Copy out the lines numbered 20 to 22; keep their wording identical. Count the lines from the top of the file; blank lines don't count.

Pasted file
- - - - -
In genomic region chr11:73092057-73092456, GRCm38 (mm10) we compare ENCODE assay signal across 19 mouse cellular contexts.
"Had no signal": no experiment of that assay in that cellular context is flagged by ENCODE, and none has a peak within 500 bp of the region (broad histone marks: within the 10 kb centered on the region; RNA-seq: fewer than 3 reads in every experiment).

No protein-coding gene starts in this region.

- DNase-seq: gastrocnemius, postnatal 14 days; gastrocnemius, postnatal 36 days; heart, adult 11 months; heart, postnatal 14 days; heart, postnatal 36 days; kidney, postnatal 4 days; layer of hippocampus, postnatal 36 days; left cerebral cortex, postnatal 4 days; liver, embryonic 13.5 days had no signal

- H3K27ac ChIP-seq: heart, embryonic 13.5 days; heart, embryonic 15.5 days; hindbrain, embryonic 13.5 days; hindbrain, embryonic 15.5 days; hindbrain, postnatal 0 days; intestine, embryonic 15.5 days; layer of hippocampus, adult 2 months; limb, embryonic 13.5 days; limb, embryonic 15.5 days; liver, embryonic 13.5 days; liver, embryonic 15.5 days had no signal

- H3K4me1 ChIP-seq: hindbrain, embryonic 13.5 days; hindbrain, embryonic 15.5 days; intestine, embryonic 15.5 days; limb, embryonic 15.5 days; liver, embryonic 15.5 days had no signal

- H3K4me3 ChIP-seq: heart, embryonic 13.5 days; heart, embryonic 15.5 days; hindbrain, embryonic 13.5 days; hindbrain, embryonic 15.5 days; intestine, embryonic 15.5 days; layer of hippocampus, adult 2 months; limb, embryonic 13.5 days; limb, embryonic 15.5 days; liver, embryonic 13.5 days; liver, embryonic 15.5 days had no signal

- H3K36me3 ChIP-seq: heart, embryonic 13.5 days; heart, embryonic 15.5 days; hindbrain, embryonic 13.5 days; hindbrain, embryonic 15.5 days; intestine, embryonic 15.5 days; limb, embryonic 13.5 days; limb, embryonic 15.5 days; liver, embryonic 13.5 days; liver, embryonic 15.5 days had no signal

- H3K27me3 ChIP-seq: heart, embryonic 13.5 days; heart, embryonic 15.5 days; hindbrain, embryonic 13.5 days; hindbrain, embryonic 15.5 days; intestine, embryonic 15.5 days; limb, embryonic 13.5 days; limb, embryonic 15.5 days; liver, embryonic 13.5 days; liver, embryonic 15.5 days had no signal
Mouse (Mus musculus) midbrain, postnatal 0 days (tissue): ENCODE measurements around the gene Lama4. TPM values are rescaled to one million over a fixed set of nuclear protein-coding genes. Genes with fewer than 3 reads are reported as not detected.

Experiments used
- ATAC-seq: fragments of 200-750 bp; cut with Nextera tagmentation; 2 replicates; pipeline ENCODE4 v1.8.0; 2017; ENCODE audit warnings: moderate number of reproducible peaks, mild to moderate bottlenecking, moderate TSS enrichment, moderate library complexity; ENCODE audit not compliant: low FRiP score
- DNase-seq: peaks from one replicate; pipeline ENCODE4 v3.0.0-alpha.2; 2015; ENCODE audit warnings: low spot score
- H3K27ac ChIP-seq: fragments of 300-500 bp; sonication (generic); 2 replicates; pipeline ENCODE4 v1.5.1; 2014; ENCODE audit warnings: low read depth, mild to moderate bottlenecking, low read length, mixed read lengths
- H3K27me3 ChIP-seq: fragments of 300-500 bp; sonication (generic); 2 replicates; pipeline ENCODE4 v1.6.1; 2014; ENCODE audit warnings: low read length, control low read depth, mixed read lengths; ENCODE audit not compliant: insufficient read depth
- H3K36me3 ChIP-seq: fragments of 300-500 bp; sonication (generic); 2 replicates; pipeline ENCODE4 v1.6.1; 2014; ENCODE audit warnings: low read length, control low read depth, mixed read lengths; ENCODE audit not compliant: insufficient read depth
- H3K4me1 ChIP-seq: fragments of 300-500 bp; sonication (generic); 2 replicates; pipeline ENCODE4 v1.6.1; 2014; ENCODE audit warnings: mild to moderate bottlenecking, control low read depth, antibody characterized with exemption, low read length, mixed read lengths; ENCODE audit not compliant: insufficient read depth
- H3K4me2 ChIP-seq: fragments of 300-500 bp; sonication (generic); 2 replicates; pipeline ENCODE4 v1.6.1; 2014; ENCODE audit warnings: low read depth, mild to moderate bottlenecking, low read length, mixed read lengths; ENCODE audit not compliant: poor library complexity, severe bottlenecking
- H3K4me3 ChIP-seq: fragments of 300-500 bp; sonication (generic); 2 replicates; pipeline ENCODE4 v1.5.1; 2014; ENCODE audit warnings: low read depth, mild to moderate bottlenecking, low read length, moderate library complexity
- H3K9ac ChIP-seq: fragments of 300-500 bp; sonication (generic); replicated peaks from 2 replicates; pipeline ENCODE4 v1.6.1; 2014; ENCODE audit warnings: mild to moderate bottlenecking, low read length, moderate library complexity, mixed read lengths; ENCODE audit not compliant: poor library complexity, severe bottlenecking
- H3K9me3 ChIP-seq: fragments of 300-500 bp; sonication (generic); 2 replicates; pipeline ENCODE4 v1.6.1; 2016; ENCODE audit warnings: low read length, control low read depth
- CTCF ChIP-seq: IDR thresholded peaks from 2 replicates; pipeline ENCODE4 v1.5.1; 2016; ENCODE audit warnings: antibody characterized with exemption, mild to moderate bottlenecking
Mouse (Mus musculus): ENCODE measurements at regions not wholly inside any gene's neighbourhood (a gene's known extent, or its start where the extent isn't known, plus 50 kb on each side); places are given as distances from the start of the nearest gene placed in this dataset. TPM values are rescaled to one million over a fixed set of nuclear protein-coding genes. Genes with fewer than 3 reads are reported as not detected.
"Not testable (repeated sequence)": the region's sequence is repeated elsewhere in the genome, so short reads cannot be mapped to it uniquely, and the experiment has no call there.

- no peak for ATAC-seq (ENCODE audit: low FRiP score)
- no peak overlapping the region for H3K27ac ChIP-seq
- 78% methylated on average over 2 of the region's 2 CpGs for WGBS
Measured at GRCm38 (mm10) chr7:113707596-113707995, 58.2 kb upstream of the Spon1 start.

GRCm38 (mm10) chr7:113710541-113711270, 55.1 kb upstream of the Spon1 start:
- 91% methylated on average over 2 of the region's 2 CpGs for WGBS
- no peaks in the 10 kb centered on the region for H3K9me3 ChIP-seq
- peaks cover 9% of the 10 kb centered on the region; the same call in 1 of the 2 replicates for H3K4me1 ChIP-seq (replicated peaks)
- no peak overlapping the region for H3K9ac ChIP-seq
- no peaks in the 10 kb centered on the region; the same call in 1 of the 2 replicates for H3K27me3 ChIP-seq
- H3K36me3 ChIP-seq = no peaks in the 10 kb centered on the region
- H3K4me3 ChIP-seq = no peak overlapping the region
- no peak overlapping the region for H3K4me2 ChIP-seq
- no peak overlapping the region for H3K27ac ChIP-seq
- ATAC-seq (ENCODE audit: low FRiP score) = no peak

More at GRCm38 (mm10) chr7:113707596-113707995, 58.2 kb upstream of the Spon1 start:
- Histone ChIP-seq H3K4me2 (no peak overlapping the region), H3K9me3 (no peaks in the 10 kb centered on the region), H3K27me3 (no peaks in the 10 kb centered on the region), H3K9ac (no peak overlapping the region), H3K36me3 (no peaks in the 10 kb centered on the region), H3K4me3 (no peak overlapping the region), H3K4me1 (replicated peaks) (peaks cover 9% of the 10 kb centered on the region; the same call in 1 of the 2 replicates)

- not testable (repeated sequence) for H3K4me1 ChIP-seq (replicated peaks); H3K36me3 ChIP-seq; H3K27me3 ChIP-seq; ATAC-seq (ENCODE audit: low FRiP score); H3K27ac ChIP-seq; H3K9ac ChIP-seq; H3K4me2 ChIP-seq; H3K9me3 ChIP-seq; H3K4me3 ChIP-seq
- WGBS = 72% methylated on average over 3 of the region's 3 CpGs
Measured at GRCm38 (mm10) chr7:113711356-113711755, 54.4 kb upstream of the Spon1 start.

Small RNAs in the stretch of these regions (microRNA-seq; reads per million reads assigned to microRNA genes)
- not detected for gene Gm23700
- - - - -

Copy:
- H3K9ac ChIP-seq: fragments of 300-500 bp; sonication (generic); replicated peaks from 2 replicates; pipeline ENCODE4 v1.6.1; 2014; ENCODE audit warnings: mild to moderate bottlenecking, low read length, moderate library complexity, mixed read lengths; ENCODE audit not compliant: poor library complexity, severe bottlenecking
- H3K9me3 ChIP-seq: fragments of 300-500 bp; sonication (generic); 2 replicates; pipeline ENCODE4 v1.6.1; 2016; ENCODE audit warnings: low read length, control low read depth
- CTCF ChIP-seq: IDR thresholded peaks from 2 replicates; pipeline ENCODE4 v1.5.1; 2016; ENCODE audit warnings: antibody characterized with exemption, mild to moderate bottlenecking